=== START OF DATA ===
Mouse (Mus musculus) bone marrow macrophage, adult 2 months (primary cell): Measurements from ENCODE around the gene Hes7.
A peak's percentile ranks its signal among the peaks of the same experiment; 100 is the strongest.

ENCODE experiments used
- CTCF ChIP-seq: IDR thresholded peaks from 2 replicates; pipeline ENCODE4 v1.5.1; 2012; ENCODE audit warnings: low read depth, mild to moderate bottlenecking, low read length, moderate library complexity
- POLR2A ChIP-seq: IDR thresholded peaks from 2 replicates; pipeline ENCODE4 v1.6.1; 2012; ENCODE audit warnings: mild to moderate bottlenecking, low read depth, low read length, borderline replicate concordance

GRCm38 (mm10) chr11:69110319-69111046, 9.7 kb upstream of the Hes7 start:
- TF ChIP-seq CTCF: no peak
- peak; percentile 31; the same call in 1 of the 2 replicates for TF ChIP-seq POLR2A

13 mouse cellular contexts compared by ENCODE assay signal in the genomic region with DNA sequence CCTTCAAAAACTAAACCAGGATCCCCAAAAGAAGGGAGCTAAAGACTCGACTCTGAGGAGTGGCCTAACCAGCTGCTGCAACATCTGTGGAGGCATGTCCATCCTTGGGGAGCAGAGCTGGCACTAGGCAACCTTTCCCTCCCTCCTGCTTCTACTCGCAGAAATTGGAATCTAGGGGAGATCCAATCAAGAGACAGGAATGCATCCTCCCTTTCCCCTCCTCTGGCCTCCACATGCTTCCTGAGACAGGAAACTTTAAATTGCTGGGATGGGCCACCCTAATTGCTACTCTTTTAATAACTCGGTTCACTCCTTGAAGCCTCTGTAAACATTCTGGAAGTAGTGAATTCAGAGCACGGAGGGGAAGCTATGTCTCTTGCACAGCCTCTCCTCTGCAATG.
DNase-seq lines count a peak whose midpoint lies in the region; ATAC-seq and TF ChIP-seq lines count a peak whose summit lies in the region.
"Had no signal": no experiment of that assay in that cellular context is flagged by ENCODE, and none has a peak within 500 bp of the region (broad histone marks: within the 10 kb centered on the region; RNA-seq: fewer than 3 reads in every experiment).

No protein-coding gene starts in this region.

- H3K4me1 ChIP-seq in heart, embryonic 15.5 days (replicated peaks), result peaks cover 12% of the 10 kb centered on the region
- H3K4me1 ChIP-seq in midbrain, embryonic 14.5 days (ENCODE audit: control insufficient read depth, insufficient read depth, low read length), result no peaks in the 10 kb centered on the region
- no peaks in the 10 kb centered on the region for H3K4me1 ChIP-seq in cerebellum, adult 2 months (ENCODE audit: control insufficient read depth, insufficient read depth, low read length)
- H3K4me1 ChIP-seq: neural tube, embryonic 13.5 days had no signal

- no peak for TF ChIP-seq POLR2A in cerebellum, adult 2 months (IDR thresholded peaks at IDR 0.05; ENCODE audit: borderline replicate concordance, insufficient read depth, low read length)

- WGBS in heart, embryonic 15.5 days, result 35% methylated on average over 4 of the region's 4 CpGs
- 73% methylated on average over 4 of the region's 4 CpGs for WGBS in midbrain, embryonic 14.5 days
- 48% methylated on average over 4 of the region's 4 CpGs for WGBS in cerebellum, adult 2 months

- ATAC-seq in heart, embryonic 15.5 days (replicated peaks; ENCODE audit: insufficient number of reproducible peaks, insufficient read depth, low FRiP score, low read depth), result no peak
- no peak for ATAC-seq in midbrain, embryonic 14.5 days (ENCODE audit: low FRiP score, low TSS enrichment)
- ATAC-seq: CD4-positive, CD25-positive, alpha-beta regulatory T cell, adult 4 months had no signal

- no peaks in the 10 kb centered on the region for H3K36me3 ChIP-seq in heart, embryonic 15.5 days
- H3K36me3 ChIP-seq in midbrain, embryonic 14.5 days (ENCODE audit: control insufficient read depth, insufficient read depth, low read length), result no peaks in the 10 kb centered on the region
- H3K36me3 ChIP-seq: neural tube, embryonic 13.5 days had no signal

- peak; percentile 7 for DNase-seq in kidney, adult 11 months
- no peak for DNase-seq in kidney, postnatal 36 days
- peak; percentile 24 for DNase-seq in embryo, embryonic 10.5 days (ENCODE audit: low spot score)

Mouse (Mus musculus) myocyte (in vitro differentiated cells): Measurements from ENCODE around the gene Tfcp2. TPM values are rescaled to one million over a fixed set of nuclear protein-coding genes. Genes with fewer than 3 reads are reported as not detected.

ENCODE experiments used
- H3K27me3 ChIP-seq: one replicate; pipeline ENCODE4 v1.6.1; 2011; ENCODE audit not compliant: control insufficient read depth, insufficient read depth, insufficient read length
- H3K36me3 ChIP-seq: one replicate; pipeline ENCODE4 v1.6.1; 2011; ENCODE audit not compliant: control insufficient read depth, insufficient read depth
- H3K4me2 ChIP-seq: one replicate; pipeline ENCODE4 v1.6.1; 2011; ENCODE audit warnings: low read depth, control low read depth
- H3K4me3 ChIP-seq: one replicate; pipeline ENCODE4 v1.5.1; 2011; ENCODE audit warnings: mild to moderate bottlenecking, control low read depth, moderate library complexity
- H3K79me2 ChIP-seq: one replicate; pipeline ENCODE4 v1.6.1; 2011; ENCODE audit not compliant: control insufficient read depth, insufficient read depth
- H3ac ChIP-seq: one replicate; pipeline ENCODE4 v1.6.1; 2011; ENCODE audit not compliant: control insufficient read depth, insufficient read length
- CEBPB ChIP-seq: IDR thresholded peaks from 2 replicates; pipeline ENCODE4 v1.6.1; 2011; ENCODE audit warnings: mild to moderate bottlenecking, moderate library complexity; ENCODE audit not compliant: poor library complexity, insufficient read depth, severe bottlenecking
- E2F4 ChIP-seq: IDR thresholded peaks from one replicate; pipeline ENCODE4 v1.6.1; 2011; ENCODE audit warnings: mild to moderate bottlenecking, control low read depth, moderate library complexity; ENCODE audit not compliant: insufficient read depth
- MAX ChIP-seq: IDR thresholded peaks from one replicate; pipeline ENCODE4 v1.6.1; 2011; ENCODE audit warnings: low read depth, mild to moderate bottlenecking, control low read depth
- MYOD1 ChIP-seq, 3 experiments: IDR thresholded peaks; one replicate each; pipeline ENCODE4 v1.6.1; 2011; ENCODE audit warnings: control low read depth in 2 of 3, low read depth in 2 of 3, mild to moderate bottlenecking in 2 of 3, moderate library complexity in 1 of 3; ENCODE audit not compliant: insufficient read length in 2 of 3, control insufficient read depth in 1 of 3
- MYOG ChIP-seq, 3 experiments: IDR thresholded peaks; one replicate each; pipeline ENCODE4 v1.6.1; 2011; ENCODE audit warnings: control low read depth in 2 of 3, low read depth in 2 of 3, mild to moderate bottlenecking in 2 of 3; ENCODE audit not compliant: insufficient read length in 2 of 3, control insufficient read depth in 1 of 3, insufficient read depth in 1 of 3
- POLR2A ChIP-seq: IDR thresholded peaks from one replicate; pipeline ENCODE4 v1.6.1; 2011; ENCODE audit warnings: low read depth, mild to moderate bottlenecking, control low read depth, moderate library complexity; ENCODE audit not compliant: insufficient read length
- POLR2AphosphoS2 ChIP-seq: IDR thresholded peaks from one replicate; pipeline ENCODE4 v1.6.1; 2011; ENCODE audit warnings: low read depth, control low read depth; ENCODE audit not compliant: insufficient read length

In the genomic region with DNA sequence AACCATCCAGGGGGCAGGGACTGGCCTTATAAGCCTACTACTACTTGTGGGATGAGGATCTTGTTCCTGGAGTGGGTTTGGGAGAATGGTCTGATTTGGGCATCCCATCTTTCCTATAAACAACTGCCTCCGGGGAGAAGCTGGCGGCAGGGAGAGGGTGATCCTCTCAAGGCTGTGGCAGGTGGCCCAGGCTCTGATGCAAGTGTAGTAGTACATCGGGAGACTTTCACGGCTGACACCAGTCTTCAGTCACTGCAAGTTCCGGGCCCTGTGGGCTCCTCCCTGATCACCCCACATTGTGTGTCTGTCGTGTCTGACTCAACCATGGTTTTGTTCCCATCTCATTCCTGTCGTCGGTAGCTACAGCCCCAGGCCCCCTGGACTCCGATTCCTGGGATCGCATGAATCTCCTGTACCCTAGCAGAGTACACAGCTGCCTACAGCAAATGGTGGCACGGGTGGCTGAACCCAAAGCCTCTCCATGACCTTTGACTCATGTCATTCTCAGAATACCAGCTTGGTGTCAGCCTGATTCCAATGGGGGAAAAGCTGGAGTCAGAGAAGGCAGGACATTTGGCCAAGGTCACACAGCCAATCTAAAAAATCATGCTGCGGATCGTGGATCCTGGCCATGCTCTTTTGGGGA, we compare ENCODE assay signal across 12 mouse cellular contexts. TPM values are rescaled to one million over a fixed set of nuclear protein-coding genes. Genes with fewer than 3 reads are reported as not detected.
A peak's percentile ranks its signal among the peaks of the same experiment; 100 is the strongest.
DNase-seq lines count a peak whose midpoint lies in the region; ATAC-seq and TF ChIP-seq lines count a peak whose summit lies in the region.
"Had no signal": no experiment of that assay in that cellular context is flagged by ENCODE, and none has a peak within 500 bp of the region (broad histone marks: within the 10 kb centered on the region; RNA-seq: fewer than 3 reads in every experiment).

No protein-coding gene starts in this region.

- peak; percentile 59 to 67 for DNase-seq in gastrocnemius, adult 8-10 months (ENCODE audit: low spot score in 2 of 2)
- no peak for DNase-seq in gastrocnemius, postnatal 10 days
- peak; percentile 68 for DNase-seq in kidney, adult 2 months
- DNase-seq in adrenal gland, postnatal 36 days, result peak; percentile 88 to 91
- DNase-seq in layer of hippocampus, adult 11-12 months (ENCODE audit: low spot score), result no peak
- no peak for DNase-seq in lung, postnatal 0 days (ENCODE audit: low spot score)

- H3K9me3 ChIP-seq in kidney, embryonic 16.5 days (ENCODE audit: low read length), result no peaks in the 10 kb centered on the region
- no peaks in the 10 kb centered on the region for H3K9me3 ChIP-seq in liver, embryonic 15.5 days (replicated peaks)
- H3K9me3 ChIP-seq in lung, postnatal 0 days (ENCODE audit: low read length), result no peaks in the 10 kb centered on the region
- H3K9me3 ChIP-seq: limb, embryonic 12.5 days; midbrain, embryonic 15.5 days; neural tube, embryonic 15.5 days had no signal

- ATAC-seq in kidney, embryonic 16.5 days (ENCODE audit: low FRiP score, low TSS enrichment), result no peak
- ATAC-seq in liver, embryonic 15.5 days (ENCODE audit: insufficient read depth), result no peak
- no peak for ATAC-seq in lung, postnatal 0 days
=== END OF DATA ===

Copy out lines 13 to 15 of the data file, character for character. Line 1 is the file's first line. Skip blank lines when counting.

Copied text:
- H3K4me1 ChIP-seq in heart, embryonic 15.5 days (replicated peaks), result peaks cover 12% of the 10 kb centered on the region
- H3K4me1 ChIP-seq in midbrain, embryonic 14.5 days (ENCODE audit: control insufficient read depth, insufficient read depth, low read length), result no peaks in the 10 kb centered on the region
- no peaks in the 10 kb centered on the region for H3K4me1 ChIP-seq in cerebellum, adult 2 months (ENCODE audit: control insufficient read depth, insufficient read depth, low read length)